2. ^ Hammarström, Harald; Forkel, Robert; Haspelmath, Martin, eds. (2017). "Batak Toba". Glottolog 3.0. Jena, Germany: Max Planck Institute for the Science of Human History.
  3. ^ Bauer, Laurie (2007). The Linguistics Student's Handbook. Edinburgh: Edinburgh University Press.
  4. ^ Nababan, P. W. J. (1981). A Grammar of Toba-Batak. Pacific Linguistics: Series D, 37: Canberra: Research School of Pacific and Asian Studies, Australian National University.CS1 maint: location (link)


  • Musgrave, Simon (2001). Non-subject Arguments in Indonesian. Ph.D. Thesis. See page 101 and reference to Cole, Peter & Gabriella Hermon (2000) Word order and binding in Toba Batak. Paper presented at AFLA 7, Amsterdam
  • Nababan, P. W. J. (1981). A Grammar of Toba-Batak. Pacific Linguistics Series D - No. 37. Canberra: Dept. of Linguistics, Research School of Pacific Studies, The Australian National University. doi:10.15144/pl-d37. hdl:1885/145092.CS1 maint: ref=harv (link)
  • Neubronner van der Tuuk, Hermanus. A grammar of Toba-Batak. The Hague, 1971. First English edition, first published in Dutch in 1864-1867. Translation J. Scott-Kemball, edited by A. Teeuw and R. Roolvink.
  • Percival, W.K. (1981). A Grammar of the Urbanised Toba-Batak of Medan. Pacific Linguistics Series B - No. 76. Canberra: Dept. of Linguistics, Research School of Pacific Studies, The Australian National University. doi:10.15144/pl-b76. hdl:1885/144535. ISBN 0-85883-237-2.CS1 maint: ref=harv (link)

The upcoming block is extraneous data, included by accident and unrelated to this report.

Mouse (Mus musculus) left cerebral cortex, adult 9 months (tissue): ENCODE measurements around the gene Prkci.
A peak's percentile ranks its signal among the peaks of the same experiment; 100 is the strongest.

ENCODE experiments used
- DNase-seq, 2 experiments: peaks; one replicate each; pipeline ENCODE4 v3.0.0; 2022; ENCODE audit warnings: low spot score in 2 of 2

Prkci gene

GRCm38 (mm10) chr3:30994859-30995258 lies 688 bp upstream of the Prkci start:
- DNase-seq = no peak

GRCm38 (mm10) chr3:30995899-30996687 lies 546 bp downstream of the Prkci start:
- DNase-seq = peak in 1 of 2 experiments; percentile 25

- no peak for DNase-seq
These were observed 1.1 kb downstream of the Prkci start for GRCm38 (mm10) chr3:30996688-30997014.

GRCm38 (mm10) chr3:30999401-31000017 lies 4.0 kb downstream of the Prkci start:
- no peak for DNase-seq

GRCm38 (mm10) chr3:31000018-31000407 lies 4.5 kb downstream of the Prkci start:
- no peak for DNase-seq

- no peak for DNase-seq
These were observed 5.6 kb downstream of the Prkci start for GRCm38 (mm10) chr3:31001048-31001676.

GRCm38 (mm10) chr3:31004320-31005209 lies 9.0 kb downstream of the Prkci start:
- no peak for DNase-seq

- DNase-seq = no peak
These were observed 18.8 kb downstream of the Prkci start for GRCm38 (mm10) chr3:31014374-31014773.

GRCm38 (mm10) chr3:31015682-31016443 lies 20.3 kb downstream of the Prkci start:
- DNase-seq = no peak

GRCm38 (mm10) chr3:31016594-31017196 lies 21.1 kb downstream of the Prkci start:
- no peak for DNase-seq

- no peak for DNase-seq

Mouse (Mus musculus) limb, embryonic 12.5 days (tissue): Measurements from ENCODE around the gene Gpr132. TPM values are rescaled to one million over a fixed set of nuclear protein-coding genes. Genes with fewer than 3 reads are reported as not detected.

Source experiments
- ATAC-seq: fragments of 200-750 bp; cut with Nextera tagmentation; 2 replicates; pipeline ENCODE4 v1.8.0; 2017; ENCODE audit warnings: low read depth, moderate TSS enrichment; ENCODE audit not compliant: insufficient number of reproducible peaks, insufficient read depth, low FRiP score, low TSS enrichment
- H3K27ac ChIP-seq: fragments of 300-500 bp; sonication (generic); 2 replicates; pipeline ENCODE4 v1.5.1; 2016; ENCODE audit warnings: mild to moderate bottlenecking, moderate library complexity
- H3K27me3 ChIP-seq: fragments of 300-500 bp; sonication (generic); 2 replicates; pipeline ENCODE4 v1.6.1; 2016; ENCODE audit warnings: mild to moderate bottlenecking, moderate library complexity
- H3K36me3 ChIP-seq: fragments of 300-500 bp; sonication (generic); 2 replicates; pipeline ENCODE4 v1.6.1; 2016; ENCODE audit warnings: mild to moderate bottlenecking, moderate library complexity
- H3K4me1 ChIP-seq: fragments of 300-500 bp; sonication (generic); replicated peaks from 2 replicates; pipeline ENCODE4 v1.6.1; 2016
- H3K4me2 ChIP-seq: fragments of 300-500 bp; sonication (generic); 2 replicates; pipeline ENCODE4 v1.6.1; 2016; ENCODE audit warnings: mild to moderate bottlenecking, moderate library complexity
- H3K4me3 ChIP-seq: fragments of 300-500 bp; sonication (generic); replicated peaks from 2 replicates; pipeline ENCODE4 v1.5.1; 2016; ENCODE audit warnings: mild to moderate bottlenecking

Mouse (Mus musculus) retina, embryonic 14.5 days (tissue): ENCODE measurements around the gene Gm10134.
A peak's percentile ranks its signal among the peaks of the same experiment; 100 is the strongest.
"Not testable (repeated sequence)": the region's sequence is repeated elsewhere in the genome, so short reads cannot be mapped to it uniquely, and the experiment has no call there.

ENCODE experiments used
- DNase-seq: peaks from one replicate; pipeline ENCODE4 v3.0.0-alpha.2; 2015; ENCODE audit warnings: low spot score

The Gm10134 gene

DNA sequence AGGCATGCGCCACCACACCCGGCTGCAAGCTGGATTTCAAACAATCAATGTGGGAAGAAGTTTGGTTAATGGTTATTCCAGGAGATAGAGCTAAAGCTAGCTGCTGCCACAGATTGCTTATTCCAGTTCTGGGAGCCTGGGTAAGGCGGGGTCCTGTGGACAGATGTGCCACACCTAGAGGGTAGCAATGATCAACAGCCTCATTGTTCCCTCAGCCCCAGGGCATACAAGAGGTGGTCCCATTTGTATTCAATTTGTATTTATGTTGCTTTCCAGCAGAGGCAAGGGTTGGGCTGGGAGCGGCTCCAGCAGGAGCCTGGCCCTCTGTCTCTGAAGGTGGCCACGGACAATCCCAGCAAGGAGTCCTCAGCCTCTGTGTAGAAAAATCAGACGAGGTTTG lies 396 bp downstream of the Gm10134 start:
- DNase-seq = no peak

• Rackowski, Andrea; Richards, Norvin (2005). "Phase Edge and Extraction: A Tagalog Case Study". Linguistic Inquiry. 36 (4): 565–599. doi:10.1162/002438905774464368.CS1 maint: ref=harv (link)
  • Cole, Peter; Hermon, Gabriella (2008). "VP Raising in a VOS Language". Syntax. 11 (2): 144–197. doi:10.1111/j.1467-9612.2008.00106.x.CS1 maint: ref=harv (link)
  • Schachter, Paul (1984), "Semantic-Role-Based Syntax in Toba Batak", UCLA Occasional Papers in Linguistics, 5: 122–149CS1 maint: ref=harv (link)
  • Silitonga, Mangasa (1973). Some Rules Reordering Constituents and their Constraints in Batak (Ph.D thesis). University of Illinois.CS1 maint: ref=harv (link)
  • Jensen, Joshua (2014). Jarai clauses and noun phrases. Pacific Linguistics. Mouton de Gruyter.CS1 maint: ref=harv (link)
  • Chung, Sandra (2008). "Indonesian clause structure from an Austronesian perspective". Lingua. 118 (10): 1554–1582. doi:10.1016/j.lingua.2007.08.002.CS1 maint: ref=harv (link)